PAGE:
The dire economic situation was one of the catalysts for the revolutions in Tunisia and Egypt. Now the West has to offer financial assistance, in order to prevent the fledgling democratization process from derailing.
The transition process requires foreign help
High youth unemployment, a lack of perspectives and economic problems were some of the key reasons for the revolutions in Tunisia and Egypt. But so far the economic situation has by no means improved and there is a real chance that things could even get worse, which could have dramatic consequences for the process of democratization.
"We are still in an early phase of the transition," Mustapha Kamel Nabli, the governor of the Tunisian central bank, said during a visit to Berlin. He added that along with reforms, political change and new institutions money is also needed. "But there has been nothing, just peanuts."
According to Nabli, Tunisia needs assistance right now, not in six months or two years. But Europeans on the whole, and Germany is no exception, have a hard time providing financial assistance.
The situation is critical, argues Nabli who says that Tunisia is facing an immediate financial collapse. To get rid of nepotism requires a lot of money, he adds.
Europe needs to to do more to help, says Nabli
At the same time the government lacks revenues while expenditures are on the rise. The tourism sector is in shambles and the war in neighboring Libya has only made things worse. Tax revenue is down, but the general level of prices, including groceries, is rising. Massive aid worth billions is needed, says Nabli, but no one abroad feels responsible.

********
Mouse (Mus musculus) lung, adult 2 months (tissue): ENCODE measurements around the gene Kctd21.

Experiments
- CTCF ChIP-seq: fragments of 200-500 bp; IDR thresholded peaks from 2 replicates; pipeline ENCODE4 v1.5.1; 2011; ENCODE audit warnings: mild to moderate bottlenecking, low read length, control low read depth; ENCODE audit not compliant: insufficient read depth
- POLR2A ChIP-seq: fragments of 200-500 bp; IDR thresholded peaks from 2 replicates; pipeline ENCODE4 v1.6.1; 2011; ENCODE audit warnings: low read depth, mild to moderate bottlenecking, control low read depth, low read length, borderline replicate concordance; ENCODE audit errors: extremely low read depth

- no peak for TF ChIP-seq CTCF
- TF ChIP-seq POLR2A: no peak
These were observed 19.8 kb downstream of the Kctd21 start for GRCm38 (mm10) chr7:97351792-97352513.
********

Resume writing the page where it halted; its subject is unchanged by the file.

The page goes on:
Clear political message
Words of solidarity are nice and warm the heart, but one can't eat them, adds Hisham Yussef, chief of staff for the general secretary of the Arab League who travelled to Berlin from Cairo. He also shares Nabli's goal to bring the immediate problems of the transformation process to the attention of German politicians.
Of course the Arab League knows that help is always tied to certain conditions, he says. But he adds that the Europeans' decision to wait and see how the elections in Tunisia and Egypt turn out and how the countries develop is a big mistake.
"It's not a question of the amount of money, but a question of political will," says Yussef. In the case of Greece, the necessary political will is there to prevent the country from going under, notes Yussef. But, he adds, in the case of Tunisia and Egypt a similar clear political message is missing. As a starting point, investment guarantees or the message for potential tourists that travelling to Tunisia and Egypt is safe again would help, says Yussef.
Political will to assist is lacking, says Yussef
What's more, he argues, when the old regimes were in power, the money flow was intact, but now that the countries are moving in the right democratic direction, the money flow has dried up.